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Description of the Peloponnesian lines.

PLATEA. A. C. 428, 7. Olymp. 88.1.

πολλάκις ἀριθμοῦντες καὶ ἅμα οὐ πολὺ ἀπέχοντες, ἀλλὰ 4ῥᾳδίως καθορωμένου ἐς ὁ ἐβούλοντο τοῦ τείχους. τὴν μὲν οὖν ξυμμέτρησιν τῶν κλιμάκων οὕτως ἔλαβον, ἐκ τοῦ πάχους τῆς πλίνθου εἰκάσαντες τὸ μέτρον. ΧΧΙ. τὸ δὲ τεῖχος ἦν τῶν Πελοποννησίων τοιόνδε τῇ οἰκοδομήσει.5 εἶχε μὲν δύο τοὺς περιβόλους, πρός τε Πλαταιῶν καὶ εἴ τις ἔξωθεν ἀπ ̓ ̓Αθηνῶν ἐπίοι, διεῖχον δὲ οἱ 3 περίβολοι ἑκκαίδεκα πόδας μάλιστα ἀπ ̓ ἀλλήλων. τὸ οὖν μεταξὺ τοῦτο, οἱ ἑκκαίδεκα πόδες, τοῖς φύλαξιν οἰκήματα διανενεμημένα ᾠκοδόμητο, καὶ ἦν ξυνεχῆ ὥστε εν φαίνεσθαι το 4τεῖχος παχὺ ἐπάλξεις ἔχον ἀμφοτέρωθεν. διὰ δέκα δὲ ἐπάλξεων πύργοι ἦσαν μεγάλοι καὶ ἰσοπλατεῖς τῷ τείχει, διήκοντες ἔς τε τὸ ἔσω μέτωπον αὐτοῦ καὶ οἱ αὐτοὶ καὶ ἐς τὸ ἔξω, ὥστε πάροδον μὴ εἶναι παρὰ πύργον, ἀλλὰ δι' αὐτῶν

Ι. πολλοὶ d. δίωξις 2.

4. τὸ μέτρον εἰκάσαντες V. ἀθηναίων Κ. ἐπῄει g.h.

μάλιστα] om. B.h. 10. ξυνοχη e. ξυνοχὰ Ι. νεσθαι τὸ τεῖχος H.L.O.d.i.

om. d.i. ἔσω] μέσον d.i.

II. δὲ om. V. αὐτοῦ] om. L.O.

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13. διήκοντες δὲ ἔς Κ. τε] καὶ τὸ ἔξω Α.Β.C.Ε.F.G.K. τὸ] τὰ ξ.

L.N.O.P.V.c.d.e.f.g.h.i. Poppo. præpositionem uncis inclusit Haack. 14. περὶ g.

om. B.

16

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2. ἐς ὃ ἐβούλοντο] " For the purpose 6 that they wished.” “ They had easily a view of the wall for what they "wanted to see it for." Göller has quoted Livy, XXV. 23. where a Roman soldier is described as taking the height of one of the towers of Syracuse in a similar manner.

5· τῇ οἰκοδομήσει] Pro οἰκοδομία agnoscit Pollux, VII. 117. Vid. Thom. Mag. et Phrynichum in οἰκοδομή. WASS.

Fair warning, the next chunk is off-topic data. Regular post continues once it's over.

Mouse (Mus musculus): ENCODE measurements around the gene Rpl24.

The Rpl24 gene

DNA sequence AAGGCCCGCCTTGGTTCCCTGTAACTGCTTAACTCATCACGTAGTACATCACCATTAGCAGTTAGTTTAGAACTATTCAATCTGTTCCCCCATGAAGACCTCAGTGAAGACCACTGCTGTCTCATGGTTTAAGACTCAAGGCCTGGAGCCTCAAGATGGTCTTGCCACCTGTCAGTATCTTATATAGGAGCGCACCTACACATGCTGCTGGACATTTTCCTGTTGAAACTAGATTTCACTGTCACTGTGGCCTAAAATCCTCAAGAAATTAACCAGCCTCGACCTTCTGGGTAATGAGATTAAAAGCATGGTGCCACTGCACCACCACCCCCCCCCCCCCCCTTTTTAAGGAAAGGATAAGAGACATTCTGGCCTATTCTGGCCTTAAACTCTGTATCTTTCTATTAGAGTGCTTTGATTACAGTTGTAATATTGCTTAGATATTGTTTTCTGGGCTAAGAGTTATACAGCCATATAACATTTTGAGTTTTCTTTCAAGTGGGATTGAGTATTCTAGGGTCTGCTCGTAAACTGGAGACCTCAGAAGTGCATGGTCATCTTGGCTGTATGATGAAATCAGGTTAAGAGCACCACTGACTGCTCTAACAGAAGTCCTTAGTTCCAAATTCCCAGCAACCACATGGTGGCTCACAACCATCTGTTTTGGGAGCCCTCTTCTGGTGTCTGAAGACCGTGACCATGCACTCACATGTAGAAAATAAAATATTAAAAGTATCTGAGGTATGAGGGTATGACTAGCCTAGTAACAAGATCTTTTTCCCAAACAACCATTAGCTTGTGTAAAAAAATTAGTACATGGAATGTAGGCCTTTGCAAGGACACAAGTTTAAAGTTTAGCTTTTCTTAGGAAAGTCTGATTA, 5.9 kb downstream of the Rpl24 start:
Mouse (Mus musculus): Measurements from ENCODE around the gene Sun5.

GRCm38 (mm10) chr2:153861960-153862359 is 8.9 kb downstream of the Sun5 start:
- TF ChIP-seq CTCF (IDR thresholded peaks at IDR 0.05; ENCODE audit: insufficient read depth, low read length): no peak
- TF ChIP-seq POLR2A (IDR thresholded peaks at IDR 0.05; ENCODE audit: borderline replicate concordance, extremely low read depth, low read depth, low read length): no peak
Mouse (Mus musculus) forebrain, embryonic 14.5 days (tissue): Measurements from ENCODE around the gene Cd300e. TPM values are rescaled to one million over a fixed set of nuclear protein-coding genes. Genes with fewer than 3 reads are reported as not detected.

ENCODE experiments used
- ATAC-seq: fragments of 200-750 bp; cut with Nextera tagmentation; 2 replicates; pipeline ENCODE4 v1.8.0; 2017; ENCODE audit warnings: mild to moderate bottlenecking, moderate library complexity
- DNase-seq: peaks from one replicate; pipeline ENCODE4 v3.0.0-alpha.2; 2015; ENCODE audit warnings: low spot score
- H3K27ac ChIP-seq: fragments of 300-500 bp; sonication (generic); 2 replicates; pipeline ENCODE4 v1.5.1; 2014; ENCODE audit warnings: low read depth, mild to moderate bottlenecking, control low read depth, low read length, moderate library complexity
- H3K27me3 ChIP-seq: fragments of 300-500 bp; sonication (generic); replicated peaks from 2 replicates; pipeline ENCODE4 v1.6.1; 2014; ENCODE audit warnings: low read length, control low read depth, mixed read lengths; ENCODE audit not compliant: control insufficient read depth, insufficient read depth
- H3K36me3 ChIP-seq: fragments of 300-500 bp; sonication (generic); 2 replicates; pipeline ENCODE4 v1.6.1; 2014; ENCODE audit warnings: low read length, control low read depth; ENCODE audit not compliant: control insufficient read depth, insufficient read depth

6. δύο τοὺς περιβόλους] Ut solebant, quum ab hoste exteriore metus erat. Åliter de circumvallatione Mitylenarum, cap. 18, 4. περιτειχίζουσι Μιτυλήνην ἐν κύκλῳ ἁπλῷ τείχει. Vid. Lips. II. Poliorcetic. I. et Casaubon. ad Polyb. pag. 181. apud quos multa sunt, quibus Thucydidea Platæarum circumvallationis descriptio pulchre inlustratur.—

DUKER.

8. τὸ οὖν μεταξὺ τοῦτο κ. τ. λ.] Can it be good Greek to say τὸ μεταξὺ τοῦτο οἰκήματα ᾠκοδόμητο, meaning, " this in"terval had been built upon to make

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quarters,” or “ had been built upon " for quarters?" And if this were the construction, must we not have had in the following clause ταῦτα δὲ ἦν ξυνεχή, instead of καὶ ἦν ξυνεχῆ ? It seems then more correct to say that the nominative τὸ μεταξὺ τοῦτο has no grammatical construction, whether it be that Thucydides intended at first to give the sentence a different form from what it now has, or whether it is merely an awkwardness of expression. And the passage in Herodotus, I. 180, 3. is an undoubted instance of a similar confusion or carelessness. τὸ δὲ ἀπὸ τούτου, αἱ ἐπικαμπαὶ παρὰ χεῖλος ἑκάτερον τοῦ ποταμοῦ, αἱμασιὴ πλίνθων ὀπτέων παρα

τείνει.

About 212 of the

design into execution:

PLATEA. A. C. 428, 7. Olymp. 88. 1.

μέσων διῄεσαν. τὰς οὖν νύκτας, ὁπότε χειμὼν εἴη νοτερος, 5 τὰς μὲν ἐπάλξεις ἀπέλειπον, ἐκ δὲ τῶν πύργων ὄντων δι ὀλίγου καὶ ἄνωθεν στεγανῶν τὴν φυλακὴν ἐποιοῦντο. τὸ μὲνο οὖν τεῖχος ᾧ περιεφρουροῦντο οἱ Πλαταιῆς τοιοῦτον ἦν. 5 ΧΧΙΙ. οἱ δ ̓, ἐπειδὴ παρεσκεύαστο αὐτοῖς, τηρήσαντες νύκτα χειμέριον ὕδατι καὶ ἀνέμῳ καὶ ἅμα ἀσέληνον ἐξῄεσαν· ἡγοῦντο δὲ οἵπερ καὶ τῆς πείρας αἴτιοι ἦσαν. Platmans carry their καὶ πρῶτον μὲν τὴν τάφρον διέβησαν ἢ περι- 2 they make their way είχεν αὐτοὺς, ἔπειτα προσέμιξαν τῷ τείχει τῶν IO enemy's lines, and ar- πολεμίων, λαθόντες τοὺς φύλακας, ἀνὰ τὸ with the lots of only σκοτεινὸν μὲν οὐ προϊδόντων αὐτῶν, ψόφῳ δὲ τῷ ἐκ τοῦ προσιέναι αὐτοὺς ἀντιπαταγοῦντος τοῦ ἀνέμου οὐ κατακουσάντων· ἅμα δὲ καὶ διέχοντες πολὺ ᾔεσαν, ὅπως τὰ ὅπλα μὴ κρουόμενα πρὸς 15 ἄλληλα αἴσθησιν παρέχοι. ἦσαν δὲ εὐσταλεῖς τε τῇ ὁπλίσει 3 καὶ τὸν ἀριστερὸν πόδα μόνον ὑποδεδεμένοι ἀσφαλείας ἕνεκα

over the walls of the

rive safely at Athens,

a single man.

(22-24.)